More than 280 labourers, who were laid off by a construction company in Saudi Arabia due to the coronavirus pandemic have filed a rare complaint to the Indian government over unpaid wages, lawyers and campaigners said.
The migrant workers were formerly employed by the Nasser S Al Hajri Corporation before being laid off and flown home on chartered flights in July.
The workers are part of what is believed to be the biggest collective labour case of its kind, said their lawyer Subhash Chand.
Chand said all of the workers had been at the firm for at least five years – some over a decade – and were entitled to a “substantial amount” in outstanding end-of-contract benefits.
“Most of (the workers) confirmed that they had been asked to sign blank papers or documents that they didn’t understand…(in order to get) their passports and tickets,” said Chand, who is part of Lawyers Beyond Borders, a network of legal experts.
“Many didn’t want to return without their money but had no choice,” he told the Thomson Reuters Foundation by phone.
The Indian embassy in Riyadh said the workers’ complaint had been taken up with the company and Saudi officials this month, and that it was awaiting a response on the matter.
The Saudi human resources ministry could not be reached for comment but last month said workers could log violations through its online dispute settlement platform or go to a labour court.
The Nasser S Al Hajri Corporation – which describes itself on its website as the largest industrial contractor in the Middle East – did not respond to repeated requests for comment.
Hundreds of thousands of Indian migrant workers are estimated to have returned home from Gulf nations this year due to COVID-19, and activists, lawyers and unions said they were dealing with fresh complaints about pay issues on a daily basis.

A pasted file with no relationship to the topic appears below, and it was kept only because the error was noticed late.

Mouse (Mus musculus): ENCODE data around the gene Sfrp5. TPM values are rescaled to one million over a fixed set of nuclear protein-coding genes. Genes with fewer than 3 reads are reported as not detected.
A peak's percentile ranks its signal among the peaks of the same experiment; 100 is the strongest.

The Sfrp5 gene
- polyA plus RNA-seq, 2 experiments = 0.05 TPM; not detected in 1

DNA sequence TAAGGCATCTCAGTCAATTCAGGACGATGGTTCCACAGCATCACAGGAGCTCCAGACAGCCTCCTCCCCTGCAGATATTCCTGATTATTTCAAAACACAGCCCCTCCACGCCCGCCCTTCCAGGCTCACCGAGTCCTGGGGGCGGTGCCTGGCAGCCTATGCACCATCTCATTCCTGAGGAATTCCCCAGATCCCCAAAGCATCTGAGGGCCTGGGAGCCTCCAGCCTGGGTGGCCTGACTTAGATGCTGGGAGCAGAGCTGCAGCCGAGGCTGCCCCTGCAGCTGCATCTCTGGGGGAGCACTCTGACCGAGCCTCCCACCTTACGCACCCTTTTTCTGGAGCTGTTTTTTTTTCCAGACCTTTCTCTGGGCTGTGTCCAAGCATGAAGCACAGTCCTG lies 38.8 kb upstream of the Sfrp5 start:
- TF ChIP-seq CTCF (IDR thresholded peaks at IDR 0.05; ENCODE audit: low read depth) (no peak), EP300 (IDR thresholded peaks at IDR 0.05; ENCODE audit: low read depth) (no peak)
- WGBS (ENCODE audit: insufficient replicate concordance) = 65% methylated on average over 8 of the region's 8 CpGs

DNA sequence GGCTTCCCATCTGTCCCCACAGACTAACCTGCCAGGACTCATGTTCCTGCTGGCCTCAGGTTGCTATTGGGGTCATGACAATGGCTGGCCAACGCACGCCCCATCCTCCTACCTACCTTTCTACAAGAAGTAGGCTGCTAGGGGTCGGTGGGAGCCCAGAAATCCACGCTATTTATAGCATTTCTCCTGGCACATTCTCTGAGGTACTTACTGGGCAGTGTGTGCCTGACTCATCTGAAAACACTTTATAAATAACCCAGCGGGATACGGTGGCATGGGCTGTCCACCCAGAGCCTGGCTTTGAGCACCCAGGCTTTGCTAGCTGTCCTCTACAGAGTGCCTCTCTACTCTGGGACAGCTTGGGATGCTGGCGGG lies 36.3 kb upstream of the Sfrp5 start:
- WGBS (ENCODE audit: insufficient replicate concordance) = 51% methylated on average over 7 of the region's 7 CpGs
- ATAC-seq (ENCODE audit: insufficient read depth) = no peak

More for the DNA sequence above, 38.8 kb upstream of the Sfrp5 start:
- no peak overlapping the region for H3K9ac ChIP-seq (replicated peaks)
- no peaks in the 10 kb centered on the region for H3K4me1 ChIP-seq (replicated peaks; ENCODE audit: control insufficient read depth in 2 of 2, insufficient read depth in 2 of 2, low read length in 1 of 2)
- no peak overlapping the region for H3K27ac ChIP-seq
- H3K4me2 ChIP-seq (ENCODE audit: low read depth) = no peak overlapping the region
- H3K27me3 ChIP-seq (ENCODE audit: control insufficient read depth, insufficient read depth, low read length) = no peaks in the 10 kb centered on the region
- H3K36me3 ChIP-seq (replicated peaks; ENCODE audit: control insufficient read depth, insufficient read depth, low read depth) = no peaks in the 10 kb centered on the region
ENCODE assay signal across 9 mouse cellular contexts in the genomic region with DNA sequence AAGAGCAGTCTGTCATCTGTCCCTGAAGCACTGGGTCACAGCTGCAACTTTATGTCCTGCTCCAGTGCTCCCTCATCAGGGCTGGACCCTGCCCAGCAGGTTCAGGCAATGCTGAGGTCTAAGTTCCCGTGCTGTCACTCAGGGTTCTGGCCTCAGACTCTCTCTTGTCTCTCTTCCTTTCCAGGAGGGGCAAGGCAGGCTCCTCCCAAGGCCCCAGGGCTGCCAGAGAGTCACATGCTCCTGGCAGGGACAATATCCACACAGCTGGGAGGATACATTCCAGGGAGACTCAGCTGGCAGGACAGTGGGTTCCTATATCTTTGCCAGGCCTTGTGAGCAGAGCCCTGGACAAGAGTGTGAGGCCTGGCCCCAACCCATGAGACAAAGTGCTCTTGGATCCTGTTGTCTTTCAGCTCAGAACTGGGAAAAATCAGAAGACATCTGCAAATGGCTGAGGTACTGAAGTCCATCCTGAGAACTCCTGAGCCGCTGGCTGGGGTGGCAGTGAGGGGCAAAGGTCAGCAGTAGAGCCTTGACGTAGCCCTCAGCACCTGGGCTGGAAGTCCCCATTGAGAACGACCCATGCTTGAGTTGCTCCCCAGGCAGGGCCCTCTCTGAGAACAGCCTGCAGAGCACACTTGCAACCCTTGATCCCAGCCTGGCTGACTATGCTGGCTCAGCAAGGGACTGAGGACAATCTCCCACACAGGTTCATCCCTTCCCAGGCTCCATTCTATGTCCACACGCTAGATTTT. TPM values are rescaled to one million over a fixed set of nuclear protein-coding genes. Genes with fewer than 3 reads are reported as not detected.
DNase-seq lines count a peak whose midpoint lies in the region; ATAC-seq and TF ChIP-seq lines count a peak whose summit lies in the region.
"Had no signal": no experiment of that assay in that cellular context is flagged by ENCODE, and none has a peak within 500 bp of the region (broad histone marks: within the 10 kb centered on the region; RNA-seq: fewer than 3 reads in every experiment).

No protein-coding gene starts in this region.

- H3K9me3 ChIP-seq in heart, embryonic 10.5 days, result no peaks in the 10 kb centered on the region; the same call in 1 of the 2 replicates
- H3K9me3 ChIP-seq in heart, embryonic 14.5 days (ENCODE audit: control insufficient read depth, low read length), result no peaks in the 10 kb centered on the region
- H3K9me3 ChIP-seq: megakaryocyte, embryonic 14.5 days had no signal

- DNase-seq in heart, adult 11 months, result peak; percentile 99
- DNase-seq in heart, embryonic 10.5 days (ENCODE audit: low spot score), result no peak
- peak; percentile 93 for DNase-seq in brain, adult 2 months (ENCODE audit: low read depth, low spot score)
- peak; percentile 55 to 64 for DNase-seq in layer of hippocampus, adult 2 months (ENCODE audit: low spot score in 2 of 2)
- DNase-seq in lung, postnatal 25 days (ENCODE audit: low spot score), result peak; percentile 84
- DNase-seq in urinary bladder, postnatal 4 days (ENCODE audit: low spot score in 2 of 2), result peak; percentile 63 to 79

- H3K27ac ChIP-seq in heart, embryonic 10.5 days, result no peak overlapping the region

The number of wage theft cases reported from Gulf countries rose more than three-fold between April and July compared with the same period last year, says the Business and Human Rights Resource Centre, which advocates for human rights in business.
“We started a helpline for Gulf migrants in the middle of the pandemic and were flooded with calls of wage theft,” said Rafeek Ravuther, founder of The Centre for Indian Migrant Studies, a Kerala-based charity that works for migrant rights.
“Among them there were hundreds calling in about (the Nasser S Al Hajri Corporation) and a few others,” he added. “We consolidated the complaints and encouraged them to fight this collectively since it is difficult to pursue alone for many.”
One of the workers in the case said he was owed 120,000 rupees (US$1,637) and feared for his future without the money.
“I wanted to start a grocery store with (the money) but now I am running around filing complaints and job-hunting,” said Krishnan, who did not use his real name due to the on-going case.
“I am still waiting while…my savings are diminishing rapidly,” he said by phone from the southern state of Kerala. (Source: Thomson Reuters Foundation)